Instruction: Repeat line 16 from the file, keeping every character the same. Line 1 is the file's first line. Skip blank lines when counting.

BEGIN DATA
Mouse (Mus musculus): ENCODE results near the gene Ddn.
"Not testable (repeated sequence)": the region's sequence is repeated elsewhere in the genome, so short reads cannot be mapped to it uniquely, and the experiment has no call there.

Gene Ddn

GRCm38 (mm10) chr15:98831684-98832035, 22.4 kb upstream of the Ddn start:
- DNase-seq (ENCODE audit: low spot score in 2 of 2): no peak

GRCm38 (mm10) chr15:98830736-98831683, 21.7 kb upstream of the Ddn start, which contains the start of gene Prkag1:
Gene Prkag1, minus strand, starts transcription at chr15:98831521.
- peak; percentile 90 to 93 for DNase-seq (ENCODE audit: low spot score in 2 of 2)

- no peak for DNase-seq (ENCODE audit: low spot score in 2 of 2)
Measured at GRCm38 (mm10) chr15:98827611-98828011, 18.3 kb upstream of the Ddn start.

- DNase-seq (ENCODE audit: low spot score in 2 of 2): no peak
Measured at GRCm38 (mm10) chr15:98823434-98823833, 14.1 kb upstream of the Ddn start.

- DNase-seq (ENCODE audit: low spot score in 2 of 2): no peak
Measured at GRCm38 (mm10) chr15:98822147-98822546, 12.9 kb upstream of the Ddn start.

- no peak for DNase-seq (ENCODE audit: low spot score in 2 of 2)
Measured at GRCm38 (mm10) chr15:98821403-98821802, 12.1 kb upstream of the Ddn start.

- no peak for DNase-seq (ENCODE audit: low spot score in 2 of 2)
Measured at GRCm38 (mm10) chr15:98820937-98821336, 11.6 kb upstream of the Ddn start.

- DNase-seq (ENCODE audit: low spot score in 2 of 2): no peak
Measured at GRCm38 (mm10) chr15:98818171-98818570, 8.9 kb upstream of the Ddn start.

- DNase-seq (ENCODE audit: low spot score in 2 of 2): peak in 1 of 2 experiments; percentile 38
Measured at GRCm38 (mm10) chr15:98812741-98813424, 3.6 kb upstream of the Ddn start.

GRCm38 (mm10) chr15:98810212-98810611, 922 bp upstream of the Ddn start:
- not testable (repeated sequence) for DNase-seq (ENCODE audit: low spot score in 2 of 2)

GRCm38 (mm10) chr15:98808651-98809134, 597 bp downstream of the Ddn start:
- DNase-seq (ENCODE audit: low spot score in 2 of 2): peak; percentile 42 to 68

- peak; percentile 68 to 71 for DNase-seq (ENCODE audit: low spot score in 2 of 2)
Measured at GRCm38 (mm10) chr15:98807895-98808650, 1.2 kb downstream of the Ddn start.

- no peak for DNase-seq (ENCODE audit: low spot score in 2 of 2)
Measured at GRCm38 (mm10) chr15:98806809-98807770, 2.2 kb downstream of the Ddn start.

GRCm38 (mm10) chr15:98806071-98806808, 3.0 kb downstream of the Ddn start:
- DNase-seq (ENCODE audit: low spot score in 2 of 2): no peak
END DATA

Measured at GRCm38 (mm10) chr15:98821403-98821802, 12.1 kb upstream of the Ddn start.